1. Without prejudice to their independence, the European Data Protection Supervisor and the national supervisory authorities shall, each acting within the scope of their respective competences, take utmost account of the opinions, guidelines, recommendations and best practices agreed by the Cooperation Board.
  2. The costs and servicing of the meetings of the Cooperation Board shall be borne by the European Data Protection Supervisor.
  3. Rules of procedure of the Cooperation Board shall be adopted at the first meeting by the simple majority of its members. Further working methods shall be developed jointly as necessary.

Article 48 Administrative personal data

Regulation (EC) No 45/2001 shall apply to all administrative personal data held by Europol.

Chapter VIII REMEDIES AND LIABILITY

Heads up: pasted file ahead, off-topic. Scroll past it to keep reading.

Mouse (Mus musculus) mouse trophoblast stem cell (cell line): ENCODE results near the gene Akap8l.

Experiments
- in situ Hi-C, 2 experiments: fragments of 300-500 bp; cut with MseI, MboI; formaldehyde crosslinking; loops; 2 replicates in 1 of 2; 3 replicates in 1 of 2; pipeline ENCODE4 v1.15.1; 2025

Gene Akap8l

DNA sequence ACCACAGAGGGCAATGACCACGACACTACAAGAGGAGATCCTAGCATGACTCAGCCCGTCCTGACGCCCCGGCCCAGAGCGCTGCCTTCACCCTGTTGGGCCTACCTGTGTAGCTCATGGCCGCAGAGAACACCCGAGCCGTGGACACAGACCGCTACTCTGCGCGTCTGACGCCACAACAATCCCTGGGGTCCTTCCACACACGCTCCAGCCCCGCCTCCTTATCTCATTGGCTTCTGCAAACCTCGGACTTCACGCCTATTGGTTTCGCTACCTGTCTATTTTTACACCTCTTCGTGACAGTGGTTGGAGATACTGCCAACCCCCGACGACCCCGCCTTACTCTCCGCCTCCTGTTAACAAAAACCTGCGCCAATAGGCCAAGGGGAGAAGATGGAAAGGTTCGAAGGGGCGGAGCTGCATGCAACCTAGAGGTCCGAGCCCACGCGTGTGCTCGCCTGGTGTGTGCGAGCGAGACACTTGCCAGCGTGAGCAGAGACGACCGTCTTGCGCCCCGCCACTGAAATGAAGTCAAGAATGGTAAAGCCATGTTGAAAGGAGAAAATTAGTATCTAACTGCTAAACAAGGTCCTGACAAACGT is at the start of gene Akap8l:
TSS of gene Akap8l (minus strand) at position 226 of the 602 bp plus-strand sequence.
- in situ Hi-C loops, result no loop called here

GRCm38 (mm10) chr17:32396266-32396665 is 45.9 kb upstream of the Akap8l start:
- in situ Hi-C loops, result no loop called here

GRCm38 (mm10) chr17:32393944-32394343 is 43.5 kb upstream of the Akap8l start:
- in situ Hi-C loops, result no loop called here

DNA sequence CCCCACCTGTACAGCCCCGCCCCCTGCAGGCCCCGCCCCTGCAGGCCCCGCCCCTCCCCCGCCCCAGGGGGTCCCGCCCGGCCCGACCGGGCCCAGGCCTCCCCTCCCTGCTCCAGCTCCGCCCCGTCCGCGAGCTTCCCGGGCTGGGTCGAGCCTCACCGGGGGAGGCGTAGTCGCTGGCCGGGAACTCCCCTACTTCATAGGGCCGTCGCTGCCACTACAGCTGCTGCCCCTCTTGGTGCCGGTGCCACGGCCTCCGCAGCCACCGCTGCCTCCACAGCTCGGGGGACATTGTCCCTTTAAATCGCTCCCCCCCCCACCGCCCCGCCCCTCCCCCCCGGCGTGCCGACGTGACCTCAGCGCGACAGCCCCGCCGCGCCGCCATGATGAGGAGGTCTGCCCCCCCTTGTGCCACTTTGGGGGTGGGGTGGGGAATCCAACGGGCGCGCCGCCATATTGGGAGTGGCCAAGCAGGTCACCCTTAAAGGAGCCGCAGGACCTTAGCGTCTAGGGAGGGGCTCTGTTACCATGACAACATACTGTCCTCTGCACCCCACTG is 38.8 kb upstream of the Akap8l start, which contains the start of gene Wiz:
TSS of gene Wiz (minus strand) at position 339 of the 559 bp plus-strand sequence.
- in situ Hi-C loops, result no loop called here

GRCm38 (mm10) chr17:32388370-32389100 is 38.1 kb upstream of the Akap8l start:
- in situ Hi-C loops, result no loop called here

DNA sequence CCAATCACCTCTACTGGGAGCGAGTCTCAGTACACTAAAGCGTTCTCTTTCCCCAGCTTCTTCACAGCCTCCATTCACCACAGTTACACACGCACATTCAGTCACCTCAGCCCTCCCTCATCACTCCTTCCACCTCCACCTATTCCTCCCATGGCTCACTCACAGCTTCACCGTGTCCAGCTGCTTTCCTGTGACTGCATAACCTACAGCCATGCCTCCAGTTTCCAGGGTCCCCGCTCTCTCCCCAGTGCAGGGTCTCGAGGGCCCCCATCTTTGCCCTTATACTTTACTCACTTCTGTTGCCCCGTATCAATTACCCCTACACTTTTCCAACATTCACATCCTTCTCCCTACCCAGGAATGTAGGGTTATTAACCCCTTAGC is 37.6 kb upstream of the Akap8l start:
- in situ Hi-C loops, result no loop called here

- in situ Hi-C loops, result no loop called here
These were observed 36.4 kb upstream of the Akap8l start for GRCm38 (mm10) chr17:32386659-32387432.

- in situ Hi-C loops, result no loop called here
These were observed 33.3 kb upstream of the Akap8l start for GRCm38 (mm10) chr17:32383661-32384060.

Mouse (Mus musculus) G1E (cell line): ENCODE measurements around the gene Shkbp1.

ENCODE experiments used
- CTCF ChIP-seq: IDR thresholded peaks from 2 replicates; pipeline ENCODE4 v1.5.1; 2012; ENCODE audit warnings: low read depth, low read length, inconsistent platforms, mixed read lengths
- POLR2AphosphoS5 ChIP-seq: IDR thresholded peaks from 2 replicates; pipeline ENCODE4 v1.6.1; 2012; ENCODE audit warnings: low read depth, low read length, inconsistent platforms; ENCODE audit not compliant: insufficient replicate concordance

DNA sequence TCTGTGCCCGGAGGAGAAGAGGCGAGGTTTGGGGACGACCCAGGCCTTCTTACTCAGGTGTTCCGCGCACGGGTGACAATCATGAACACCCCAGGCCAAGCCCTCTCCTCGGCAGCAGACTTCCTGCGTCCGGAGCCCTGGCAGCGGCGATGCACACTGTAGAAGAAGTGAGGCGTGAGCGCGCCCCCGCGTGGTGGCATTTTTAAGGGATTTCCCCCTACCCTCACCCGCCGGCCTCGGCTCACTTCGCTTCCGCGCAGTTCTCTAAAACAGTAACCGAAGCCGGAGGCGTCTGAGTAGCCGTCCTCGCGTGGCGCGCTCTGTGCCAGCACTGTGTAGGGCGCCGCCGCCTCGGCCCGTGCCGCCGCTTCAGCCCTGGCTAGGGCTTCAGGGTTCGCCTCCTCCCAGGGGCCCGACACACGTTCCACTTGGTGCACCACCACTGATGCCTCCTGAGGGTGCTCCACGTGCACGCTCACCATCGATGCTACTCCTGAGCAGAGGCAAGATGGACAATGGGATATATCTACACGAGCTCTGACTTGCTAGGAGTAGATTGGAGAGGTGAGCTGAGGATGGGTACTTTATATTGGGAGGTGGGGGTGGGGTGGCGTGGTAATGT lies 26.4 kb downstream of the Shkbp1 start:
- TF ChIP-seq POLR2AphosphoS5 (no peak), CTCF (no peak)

Article 49 Right to lodge a complaint with the European Data Protection Supervisor

  1. Any data subject shall have the right to lodge a complaint with the European Data Protection Supervisor, if he/she considers that the processing by Europol of personal data relating to him/her does not comply with the provisions of this Regulation.
  2. Where a complaint relates to a decision as referred to in Article 39 or 40, the European Data Protection Supervisor shall consult the national supervisory authorities in the Member State that was the source of the data or the Member State directly concerned. The decision of the European Data Protection Supervisor, which may extend to a refusal to communicate any information, shall be taken taking into account the opinion of the national supervisory authority.